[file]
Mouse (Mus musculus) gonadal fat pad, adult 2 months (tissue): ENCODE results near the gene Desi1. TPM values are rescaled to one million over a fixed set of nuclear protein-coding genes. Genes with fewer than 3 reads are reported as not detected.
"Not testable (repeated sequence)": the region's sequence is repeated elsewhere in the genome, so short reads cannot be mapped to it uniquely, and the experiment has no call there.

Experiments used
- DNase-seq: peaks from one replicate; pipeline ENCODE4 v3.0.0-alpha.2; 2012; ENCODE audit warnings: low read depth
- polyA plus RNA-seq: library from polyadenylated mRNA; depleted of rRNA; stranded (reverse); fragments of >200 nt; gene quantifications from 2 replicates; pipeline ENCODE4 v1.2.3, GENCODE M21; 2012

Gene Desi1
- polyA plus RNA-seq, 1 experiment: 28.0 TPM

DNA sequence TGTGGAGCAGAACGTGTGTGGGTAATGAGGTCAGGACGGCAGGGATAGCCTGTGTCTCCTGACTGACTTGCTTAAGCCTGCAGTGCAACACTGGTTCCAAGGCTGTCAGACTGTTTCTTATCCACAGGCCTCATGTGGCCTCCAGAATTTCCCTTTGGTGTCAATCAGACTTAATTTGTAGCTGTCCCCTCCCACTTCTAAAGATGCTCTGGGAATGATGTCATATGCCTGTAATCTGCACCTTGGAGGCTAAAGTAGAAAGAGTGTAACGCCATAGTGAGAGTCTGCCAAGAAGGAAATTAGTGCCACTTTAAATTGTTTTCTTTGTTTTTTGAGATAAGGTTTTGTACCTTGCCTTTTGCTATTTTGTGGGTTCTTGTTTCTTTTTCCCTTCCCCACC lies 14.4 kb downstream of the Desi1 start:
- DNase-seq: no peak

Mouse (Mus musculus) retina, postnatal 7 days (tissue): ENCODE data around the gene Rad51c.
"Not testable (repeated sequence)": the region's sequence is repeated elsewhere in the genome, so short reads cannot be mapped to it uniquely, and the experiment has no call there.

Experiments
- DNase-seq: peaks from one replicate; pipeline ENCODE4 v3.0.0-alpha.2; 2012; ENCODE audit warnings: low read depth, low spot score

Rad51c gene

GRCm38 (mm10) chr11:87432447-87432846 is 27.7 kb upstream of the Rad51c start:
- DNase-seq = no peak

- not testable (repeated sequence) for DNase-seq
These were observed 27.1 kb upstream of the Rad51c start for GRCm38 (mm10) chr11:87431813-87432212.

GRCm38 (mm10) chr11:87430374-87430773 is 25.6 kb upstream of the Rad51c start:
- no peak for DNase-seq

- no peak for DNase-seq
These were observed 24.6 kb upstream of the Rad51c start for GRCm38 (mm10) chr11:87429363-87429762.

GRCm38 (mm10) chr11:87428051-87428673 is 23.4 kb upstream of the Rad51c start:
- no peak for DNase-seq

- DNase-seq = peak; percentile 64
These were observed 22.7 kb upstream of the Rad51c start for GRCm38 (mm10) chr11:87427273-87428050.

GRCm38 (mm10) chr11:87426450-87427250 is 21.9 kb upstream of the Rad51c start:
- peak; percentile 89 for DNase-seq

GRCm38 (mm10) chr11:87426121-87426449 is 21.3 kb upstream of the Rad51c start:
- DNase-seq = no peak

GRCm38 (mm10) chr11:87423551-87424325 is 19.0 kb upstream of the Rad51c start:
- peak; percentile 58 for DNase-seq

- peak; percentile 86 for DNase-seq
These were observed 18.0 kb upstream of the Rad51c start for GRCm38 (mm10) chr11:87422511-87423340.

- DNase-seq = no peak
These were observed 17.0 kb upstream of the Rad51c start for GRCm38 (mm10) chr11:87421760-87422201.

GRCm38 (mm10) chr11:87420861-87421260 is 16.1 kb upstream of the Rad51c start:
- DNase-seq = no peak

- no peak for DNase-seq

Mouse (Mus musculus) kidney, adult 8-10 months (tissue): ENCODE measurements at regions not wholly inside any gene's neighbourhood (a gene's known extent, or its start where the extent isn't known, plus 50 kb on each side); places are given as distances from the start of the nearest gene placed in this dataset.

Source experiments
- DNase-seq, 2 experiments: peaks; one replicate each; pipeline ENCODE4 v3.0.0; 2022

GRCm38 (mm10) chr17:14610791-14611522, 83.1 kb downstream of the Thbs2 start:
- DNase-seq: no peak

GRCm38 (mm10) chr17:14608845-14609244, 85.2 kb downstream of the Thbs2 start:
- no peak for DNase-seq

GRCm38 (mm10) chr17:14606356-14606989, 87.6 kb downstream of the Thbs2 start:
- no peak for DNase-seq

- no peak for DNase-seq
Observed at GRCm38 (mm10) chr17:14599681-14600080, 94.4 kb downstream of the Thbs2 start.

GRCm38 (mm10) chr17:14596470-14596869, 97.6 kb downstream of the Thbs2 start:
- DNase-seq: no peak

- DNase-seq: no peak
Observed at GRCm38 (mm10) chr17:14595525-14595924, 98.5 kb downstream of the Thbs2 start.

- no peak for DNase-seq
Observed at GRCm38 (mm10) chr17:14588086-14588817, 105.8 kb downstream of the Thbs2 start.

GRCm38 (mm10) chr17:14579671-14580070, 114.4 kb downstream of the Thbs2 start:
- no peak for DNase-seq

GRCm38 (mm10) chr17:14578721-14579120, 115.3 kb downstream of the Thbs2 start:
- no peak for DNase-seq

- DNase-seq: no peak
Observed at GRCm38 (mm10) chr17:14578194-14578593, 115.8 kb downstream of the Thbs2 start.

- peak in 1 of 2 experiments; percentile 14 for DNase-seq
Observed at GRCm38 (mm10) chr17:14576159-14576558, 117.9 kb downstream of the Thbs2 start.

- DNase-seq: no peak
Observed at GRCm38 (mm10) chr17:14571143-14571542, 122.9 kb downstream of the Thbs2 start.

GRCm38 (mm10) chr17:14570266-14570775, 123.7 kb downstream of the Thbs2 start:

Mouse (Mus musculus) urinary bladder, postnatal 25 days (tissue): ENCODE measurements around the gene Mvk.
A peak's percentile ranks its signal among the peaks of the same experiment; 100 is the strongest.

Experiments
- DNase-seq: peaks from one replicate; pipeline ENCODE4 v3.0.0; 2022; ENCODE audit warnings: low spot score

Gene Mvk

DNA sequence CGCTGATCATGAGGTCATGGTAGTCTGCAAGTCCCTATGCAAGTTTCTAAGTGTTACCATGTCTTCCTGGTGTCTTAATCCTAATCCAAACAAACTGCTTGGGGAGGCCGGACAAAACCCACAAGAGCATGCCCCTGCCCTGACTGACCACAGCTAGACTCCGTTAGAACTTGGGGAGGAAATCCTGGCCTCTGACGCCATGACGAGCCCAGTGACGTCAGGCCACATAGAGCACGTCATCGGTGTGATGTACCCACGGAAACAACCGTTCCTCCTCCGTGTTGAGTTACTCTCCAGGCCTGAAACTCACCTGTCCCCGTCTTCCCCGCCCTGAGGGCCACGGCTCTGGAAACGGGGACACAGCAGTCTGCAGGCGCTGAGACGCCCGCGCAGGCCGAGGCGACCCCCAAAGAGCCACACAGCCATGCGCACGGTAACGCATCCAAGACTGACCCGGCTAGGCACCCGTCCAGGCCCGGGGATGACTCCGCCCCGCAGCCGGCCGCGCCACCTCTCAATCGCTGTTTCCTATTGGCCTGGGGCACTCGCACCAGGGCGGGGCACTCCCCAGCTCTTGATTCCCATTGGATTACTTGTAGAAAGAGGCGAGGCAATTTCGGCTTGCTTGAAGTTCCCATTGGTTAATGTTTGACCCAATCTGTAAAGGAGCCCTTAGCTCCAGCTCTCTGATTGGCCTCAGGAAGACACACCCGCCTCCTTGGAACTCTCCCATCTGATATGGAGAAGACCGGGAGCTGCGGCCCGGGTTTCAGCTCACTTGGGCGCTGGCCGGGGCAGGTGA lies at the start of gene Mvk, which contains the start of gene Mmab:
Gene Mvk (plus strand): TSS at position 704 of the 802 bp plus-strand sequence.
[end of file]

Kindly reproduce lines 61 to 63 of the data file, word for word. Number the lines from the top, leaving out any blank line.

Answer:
- DNase-seq: no peak
Observed at GRCm38 (mm10) chr17:14578194-14578593, 115.8 kb downstream of the Thbs2 start.

- peak in 1 of 2 experiments; percentile 14 for DNase-seq